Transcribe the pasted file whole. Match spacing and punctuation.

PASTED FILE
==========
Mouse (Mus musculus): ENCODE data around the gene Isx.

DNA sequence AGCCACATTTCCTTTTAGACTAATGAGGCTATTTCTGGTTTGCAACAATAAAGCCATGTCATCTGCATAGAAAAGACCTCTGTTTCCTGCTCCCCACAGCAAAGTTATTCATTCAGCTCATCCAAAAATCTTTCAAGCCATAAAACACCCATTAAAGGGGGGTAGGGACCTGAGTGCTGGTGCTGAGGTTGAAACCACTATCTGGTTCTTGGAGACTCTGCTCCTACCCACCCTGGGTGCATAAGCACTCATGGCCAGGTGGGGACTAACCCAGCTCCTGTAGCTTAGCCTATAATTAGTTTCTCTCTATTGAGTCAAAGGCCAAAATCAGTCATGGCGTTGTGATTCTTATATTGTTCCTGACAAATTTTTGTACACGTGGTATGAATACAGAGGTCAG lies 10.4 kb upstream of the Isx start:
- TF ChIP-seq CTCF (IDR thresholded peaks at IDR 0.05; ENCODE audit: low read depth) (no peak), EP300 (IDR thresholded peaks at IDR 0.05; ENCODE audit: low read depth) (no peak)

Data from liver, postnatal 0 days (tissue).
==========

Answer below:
Mouse (Mus musculus): ENCODE data around the gene Isx.

DNA sequence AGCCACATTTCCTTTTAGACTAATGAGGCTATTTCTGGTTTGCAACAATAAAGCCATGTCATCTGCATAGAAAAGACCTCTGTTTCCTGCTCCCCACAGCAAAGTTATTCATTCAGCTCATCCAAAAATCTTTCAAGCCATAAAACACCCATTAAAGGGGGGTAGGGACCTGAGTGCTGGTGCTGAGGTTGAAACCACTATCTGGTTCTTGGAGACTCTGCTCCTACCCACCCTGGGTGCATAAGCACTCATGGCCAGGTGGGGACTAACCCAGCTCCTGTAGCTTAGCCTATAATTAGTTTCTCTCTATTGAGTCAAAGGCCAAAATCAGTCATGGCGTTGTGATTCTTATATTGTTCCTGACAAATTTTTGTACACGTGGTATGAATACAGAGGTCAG lies 10.4 kb upstream of the Isx start:
- TF ChIP-seq CTCF (IDR thresholded peaks at IDR 0.05; ENCODE audit: low read depth) (no peak), EP300 (IDR thresholded peaks at IDR 0.05; ENCODE audit: low read depth) (no peak)

Data from liver, postnatal 0 days (tissue).